Urzatron has a special place in my heart, and no Urzatron deck more so than UW Urzatron.
I have been playing with Urza's lands since they were reprinted in Eighth Edition. Their promise of limitless power captured the heart and mind of a young magician. This cycle of three lands, Urza's Mine, Urza's Power Plant, and Urza's Tower, produce a mere one colorless mana each, but when all three are assembled they all become super charged; the former two lands produce two mana each while the latter produces three mana. This sort of mana-generating power is unrivaled aside from broken cards with names like "Tolarian Academy" and "Mishra's Workshop," though perhaps Ancient Tomb is a closer comparison. Urza's lands were originally printed back in Antiquities, and they are living fossils from that era of Magic's history. The only drawback to these lands is that they produce colorless mana, a problem that can be solved through good deckbuilding.
My favorite Tron deck of all is UW Urzatron, which operates much like a typical UW Control deck. It plays all the typical control standbys - card drawing, Counterspells, and removal - but it supports them with a rocket-fuel injected manabase. The main factor constricting the actions of any deck, particularly a powerful control deck, is access to mana. This deck breaks the rules by playing Urzatron. Things start off slow and fair, but Tron being assembled is like hitting the nitro boost and leaving the competition in the dust as you cross the finish line. When you hit Tron, your hand just explodes onto the table.
In the early days, playing UW Urzatron meant doing things the hard way. The deck had no source of land tutoring to speak of, so it simply dug through the deck with the raw power of card drawing. Fact or Fiction was a favorite in Extended Tron decks, while Thirst for Knowledge is a historic Tron standby that still lives on in Modern today. Remand is another useful tool because it provides card velocity in terms of digging through the deck. The more cards a Tron deck sees, the more likely it is to assemble the Urzatron combo. That is the general theory underlying every Urzatron deck.
Times are not so tough anymore. Some things have gotten a lot better for Urzatron since the early days. First came Tolaria West, which gave the Tron deck unprecedented tutoring access to Urza's lands. Having what essentially amounted to "wild card" Urza's lands made the deck much more consistent. I combined the transmuting power of Tolaria West with the card velocity theory to produce this UW Tron deck in an old Extended format, which brought me to a Grand Prix finals:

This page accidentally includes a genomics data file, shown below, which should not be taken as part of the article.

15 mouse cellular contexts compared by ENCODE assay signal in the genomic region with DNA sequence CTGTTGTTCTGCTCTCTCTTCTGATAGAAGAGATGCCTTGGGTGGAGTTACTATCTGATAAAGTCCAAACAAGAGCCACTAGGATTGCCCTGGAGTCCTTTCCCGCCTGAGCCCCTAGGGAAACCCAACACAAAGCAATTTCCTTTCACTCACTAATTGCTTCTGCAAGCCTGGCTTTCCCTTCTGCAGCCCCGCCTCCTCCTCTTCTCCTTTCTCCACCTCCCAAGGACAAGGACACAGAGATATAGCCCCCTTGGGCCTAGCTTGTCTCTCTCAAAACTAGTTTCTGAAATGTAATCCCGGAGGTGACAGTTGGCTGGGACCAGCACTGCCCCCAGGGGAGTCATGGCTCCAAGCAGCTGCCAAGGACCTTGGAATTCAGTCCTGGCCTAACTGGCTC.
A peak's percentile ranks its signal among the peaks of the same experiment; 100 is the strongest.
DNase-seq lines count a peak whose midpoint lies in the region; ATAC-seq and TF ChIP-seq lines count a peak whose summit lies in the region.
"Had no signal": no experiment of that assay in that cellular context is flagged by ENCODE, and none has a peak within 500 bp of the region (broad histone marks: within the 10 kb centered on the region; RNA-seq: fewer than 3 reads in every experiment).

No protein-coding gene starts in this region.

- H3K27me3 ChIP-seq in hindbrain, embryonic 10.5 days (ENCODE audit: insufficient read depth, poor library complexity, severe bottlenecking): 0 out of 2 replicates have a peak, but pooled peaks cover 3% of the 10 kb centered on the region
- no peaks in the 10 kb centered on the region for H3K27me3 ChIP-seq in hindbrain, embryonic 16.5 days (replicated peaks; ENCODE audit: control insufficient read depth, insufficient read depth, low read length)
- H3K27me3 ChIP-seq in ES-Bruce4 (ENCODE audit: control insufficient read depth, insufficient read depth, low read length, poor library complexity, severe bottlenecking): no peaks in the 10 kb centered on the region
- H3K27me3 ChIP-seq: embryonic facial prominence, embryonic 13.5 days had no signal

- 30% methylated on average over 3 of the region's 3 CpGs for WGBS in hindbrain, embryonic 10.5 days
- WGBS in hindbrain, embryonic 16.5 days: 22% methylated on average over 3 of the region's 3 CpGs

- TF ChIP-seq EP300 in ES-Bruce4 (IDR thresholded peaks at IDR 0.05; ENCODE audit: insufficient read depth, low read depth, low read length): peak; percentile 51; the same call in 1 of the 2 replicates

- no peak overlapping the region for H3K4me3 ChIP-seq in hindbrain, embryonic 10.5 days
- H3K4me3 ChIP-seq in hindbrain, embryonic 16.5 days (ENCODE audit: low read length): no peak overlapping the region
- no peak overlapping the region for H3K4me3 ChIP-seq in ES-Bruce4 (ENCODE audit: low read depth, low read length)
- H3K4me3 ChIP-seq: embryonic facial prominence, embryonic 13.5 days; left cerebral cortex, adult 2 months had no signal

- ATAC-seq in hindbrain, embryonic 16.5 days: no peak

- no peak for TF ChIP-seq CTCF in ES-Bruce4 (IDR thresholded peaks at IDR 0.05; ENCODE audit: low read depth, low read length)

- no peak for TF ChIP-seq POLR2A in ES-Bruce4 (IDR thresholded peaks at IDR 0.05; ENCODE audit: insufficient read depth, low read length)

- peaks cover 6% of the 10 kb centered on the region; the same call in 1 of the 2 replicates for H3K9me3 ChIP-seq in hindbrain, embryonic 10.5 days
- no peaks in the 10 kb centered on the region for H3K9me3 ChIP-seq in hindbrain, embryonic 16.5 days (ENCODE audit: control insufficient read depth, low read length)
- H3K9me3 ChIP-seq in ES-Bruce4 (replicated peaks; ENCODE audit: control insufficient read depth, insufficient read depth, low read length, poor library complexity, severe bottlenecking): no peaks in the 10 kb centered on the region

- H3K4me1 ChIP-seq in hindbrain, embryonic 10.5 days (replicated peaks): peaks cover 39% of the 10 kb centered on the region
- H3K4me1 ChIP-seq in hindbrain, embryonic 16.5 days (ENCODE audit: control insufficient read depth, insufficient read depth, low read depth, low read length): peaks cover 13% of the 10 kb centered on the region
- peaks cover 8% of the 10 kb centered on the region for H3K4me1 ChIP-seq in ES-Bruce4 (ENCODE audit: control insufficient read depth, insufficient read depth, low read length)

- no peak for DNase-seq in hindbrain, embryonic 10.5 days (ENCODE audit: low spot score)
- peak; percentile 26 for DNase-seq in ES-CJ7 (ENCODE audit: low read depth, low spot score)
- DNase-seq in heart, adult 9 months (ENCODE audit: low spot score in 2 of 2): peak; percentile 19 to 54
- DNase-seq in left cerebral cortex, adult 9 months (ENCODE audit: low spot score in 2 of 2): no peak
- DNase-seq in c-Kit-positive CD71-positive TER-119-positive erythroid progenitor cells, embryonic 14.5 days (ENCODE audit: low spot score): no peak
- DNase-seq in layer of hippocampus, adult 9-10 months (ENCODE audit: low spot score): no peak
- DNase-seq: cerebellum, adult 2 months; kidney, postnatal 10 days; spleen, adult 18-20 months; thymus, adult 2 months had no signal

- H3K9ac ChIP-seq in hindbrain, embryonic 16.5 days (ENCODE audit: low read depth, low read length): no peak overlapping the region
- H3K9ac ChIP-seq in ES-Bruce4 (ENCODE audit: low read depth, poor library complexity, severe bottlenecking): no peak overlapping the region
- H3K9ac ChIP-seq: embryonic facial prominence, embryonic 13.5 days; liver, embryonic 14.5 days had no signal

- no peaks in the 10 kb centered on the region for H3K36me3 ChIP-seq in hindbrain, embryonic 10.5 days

Tolaria West still lives on in Modern, and it's a useful tool for Monoblue Tron decks, but there have been even better tools printed for Urzatron
Expedition Map changed the game by giving Tron easy, colorless access to Urza's lands starting as early as turn two. While not as flexible as Tolaria West, Expedition Map is faster, more aggressive, and more importantly much easier to use as a tutoring spell when it matters most. Expedition Map also offers synergy with Thirst for Knowledge and even Academy Ruins.
A historically popular card in blue Urzatron decks is Gifts Ungiven. It is useful for tutoring out lands of different names, particularly when paired with something like Life from the Loam. Blue Tron decks without green would use Gifts Ungiven with Crucible of Worlds, which would take a lot more work than Life from the Loam. It would often be paired with Arcbound Reclaimer or Academy Ruins, but this proved worthwhile. Gifts Ungiven also creates value and can tutor for sideboard cards.
The current Modern UW Urzatron deck takes advantage of the Gifts Ungiven / Unburial Rites package, which is far more powerful than what the traditional UW Urzatron decks have had access to. For the unfamiliar, Gifts Ungiven can find just two cards, putting them both into the graveyard. Finding Unburial Rites to be cast with flashback and a creature to be reanimated turns Gifts Ungiven into a one-card reanimation package. The 3U and 3W costs can be conveniently spread out over two turns or done as an eight mana one-shot powered by Urzatron.
Elesh Norn, Grand Cenobite and Iona, Shield of Emeria
Combined with some of the most powerful creatures in Modern, the Gifts Ungiven combo plan is effective enough that it has become "Plan A" of the deck. Elesh Norn, Grand Cenobite is a powerful hoser against creature decks, including creature combo decks like Melira Pod and Splinter Twin. Iona, Shield of Emeria is excellent against hyper-focused Modern decks like combo, many of which do not have answers in two distinct colors. Together, these two creatures answer a vast majority of the format and are powerful enough to serve as the backbone of the deck. In my list I've added one Wurmcoil Engine, which offers similar synergy with Unburial Rites while answering other problems, particularly a resolved Liliana of the Veil.